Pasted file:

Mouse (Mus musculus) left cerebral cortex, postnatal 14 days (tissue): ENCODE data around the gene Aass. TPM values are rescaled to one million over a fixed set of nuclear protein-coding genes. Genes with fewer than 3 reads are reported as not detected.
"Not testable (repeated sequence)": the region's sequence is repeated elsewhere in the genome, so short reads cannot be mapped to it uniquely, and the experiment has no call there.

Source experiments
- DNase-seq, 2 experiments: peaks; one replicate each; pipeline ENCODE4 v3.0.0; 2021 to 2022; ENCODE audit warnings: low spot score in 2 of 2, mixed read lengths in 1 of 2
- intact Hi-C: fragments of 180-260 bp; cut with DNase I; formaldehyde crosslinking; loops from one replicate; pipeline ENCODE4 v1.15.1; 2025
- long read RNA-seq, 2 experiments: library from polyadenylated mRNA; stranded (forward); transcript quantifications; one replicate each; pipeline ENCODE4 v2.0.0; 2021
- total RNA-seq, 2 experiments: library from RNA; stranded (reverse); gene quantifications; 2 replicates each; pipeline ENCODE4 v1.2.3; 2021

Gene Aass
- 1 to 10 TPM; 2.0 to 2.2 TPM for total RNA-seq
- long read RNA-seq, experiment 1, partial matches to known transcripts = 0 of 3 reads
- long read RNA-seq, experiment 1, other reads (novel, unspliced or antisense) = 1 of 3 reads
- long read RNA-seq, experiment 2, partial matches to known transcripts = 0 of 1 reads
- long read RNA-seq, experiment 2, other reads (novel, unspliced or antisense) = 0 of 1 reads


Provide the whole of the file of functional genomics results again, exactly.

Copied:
Mouse (Mus musculus) left cerebral cortex, postnatal 14 days (tissue): ENCODE data around the gene Aass. TPM values are rescaled to one million over a fixed set of nuclear protein-coding genes. Genes with fewer than 3 reads are reported as not detected.
"Not testable (repeated sequence)": the region's sequence is repeated elsewhere in the genome, so short reads cannot be mapped to it uniquely, and the experiment has no call there.

Source experiments
- DNase-seq, 2 experiments: peaks; one replicate each; pipeline ENCODE4 v3.0.0; 2021 to 2022; ENCODE audit warnings: low spot score in 2 of 2, mixed read lengths in 1 of 2
- intact Hi-C: fragments of 180-260 bp; cut with DNase I; formaldehyde crosslinking; loops from one replicate; pipeline ENCODE4 v1.15.1; 2025
- long read RNA-seq, 2 experiments: library from polyadenylated mRNA; stranded (forward); transcript quantifications; one replicate each; pipeline ENCODE4 v2.0.0; 2021
- total RNA-seq, 2 experiments: library from RNA; stranded (reverse); gene quantifications; 2 replicates each; pipeline ENCODE4 v1.2.3; 2021

Gene Aass
- 1 to 10 TPM; 2.0 to 2.2 TPM for total RNA-seq
- long read RNA-seq, experiment 1, partial matches to known transcripts = 0 of 3 reads
- long read RNA-seq, experiment 1, other reads (novel, unspliced or antisense) = 1 of 3 reads
- long read RNA-seq, experiment 2, partial matches to known transcripts = 0 of 1 reads
- long read RNA-seq, experiment 2, other reads (novel, unspliced or antisense) = 0 of 1 reads